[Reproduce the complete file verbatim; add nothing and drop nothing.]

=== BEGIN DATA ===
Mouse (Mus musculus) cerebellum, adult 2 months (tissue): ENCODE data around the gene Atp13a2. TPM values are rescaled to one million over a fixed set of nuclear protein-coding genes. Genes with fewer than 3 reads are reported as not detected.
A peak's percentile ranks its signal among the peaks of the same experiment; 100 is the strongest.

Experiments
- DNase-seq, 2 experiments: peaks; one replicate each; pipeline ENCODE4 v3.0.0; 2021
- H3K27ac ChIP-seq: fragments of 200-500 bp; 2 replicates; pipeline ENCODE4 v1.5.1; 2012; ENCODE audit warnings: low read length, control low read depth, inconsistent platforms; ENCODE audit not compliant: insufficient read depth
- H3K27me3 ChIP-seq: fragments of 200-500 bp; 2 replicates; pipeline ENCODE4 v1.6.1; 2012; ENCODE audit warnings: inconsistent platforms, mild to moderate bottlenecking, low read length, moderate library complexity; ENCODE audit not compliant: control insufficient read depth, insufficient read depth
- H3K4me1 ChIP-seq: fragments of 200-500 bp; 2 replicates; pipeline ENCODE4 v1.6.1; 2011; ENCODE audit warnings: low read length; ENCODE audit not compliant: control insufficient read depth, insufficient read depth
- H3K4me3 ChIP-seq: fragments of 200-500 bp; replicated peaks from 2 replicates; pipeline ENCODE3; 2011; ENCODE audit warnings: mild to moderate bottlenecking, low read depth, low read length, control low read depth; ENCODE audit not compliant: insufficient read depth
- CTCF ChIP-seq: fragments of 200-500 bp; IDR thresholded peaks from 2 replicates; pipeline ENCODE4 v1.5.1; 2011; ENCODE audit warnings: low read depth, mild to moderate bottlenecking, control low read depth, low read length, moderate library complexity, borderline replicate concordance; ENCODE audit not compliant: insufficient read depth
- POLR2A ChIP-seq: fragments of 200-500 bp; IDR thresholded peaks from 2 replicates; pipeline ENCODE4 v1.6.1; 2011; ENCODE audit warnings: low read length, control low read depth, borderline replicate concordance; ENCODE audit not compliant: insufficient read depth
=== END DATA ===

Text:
Mouse (Mus musculus) cerebellum, adult 2 months (tissue): ENCODE data around the gene Atp13a2. TPM values are rescaled to one million over a fixed set of nuclear protein-coding genes. Genes with fewer than 3 reads are reported as not detected.
A peak's percentile ranks its signal among the peaks of the same experiment; 100 is the strongest.

Experiments
- DNase-seq, 2 experiments: peaks; one replicate each; pipeline ENCODE4 v3.0.0; 2021
- H3K27ac ChIP-seq: fragments of 200-500 bp; 2 replicates; pipeline ENCODE4 v1.5.1; 2012; ENCODE audit warnings: low read length, control low read depth, inconsistent platforms; ENCODE audit not compliant: insufficient read depth
- H3K27me3 ChIP-seq: fragments of 200-500 bp; 2 replicates; pipeline ENCODE4 v1.6.1; 2012; ENCODE audit warnings: inconsistent platforms, mild to moderate bottlenecking, low read length, moderate library complexity; ENCODE audit not compliant: control insufficient read depth, insufficient read depth
- H3K4me1 ChIP-seq: fragments of 200-500 bp; 2 replicates; pipeline ENCODE4 v1.6.1; 2011; ENCODE audit warnings: low read length; ENCODE audit not compliant: control insufficient read depth, insufficient read depth
- H3K4me3 ChIP-seq: fragments of 200-500 bp; replicated peaks from 2 replicates; pipeline ENCODE3; 2011; ENCODE audit warnings: mild to moderate bottlenecking, low read depth, low read length, control low read depth; ENCODE audit not compliant: insufficient read depth
- CTCF ChIP-seq: fragments of 200-500 bp; IDR thresholded peaks from 2 replicates; pipeline ENCODE4 v1.5.1; 2011; ENCODE audit warnings: low read depth, mild to moderate bottlenecking, control low read depth, low read length, moderate library complexity, borderline replicate concordance; ENCODE audit not compliant: insufficient read depth
- POLR2A ChIP-seq: fragments of 200-500 bp; IDR thresholded peaks from 2 replicates; pipeline ENCODE4 v1.6.1; 2011; ENCODE audit warnings: low read length, control low read depth, borderline replicate concordance; ENCODE audit not compliant: insufficient read depth